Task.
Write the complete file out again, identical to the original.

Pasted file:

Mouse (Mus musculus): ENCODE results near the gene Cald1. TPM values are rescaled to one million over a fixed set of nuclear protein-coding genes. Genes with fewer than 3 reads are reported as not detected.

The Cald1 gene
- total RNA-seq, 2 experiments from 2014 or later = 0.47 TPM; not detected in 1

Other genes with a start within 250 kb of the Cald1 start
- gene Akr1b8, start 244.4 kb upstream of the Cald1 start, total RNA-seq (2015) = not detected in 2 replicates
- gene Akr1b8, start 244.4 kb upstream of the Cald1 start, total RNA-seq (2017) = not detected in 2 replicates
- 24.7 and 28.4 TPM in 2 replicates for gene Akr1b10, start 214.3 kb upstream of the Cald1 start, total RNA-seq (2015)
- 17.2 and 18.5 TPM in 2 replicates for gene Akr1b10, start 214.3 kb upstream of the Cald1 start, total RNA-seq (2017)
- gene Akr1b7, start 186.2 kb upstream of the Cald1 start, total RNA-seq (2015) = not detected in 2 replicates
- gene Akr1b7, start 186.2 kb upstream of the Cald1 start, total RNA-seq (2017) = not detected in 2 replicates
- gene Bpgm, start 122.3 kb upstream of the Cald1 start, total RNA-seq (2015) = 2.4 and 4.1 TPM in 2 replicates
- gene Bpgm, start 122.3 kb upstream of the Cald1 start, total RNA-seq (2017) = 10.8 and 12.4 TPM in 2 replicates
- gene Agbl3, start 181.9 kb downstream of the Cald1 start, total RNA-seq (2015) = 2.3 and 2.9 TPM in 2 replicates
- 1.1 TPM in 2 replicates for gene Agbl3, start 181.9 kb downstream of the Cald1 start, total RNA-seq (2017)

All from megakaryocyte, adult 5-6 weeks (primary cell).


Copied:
Mouse (Mus musculus): ENCODE results near the gene Cald1. TPM values are rescaled to one million over a fixed set of nuclear protein-coding genes. Genes with fewer than 3 reads are reported as not detected.

The Cald1 gene
- total RNA-seq, 2 experiments from 2014 or later = 0.47 TPM; not detected in 1

Other genes with a start within 250 kb of the Cald1 start
- gene Akr1b8, start 244.4 kb upstream of the Cald1 start, total RNA-seq (2015) = not detected in 2 replicates
- gene Akr1b8, start 244.4 kb upstream of the Cald1 start, total RNA-seq (2017) = not detected in 2 replicates
- 24.7 and 28.4 TPM in 2 replicates for gene Akr1b10, start 214.3 kb upstream of the Cald1 start, total RNA-seq (2015)
- 17.2 and 18.5 TPM in 2 replicates for gene Akr1b10, start 214.3 kb upstream of the Cald1 start, total RNA-seq (2017)
- gene Akr1b7, start 186.2 kb upstream of the Cald1 start, total RNA-seq (2015) = not detected in 2 replicates
- gene Akr1b7, start 186.2 kb upstream of the Cald1 start, total RNA-seq (2017) = not detected in 2 replicates
- gene Bpgm, start 122.3 kb upstream of the Cald1 start, total RNA-seq (2015) = 2.4 and 4.1 TPM in 2 replicates
- gene Bpgm, start 122.3 kb upstream of the Cald1 start, total RNA-seq (2017) = 10.8 and 12.4 TPM in 2 replicates
- gene Agbl3, start 181.9 kb downstream of the Cald1 start, total RNA-seq (2015) = 2.3 and 2.9 TPM in 2 replicates
- 1.1 TPM in 2 replicates for gene Agbl3, start 181.9 kb downstream of the Cald1 start, total RNA-seq (2017)

All from megakaryocyte, adult 5-6 weeks (primary cell).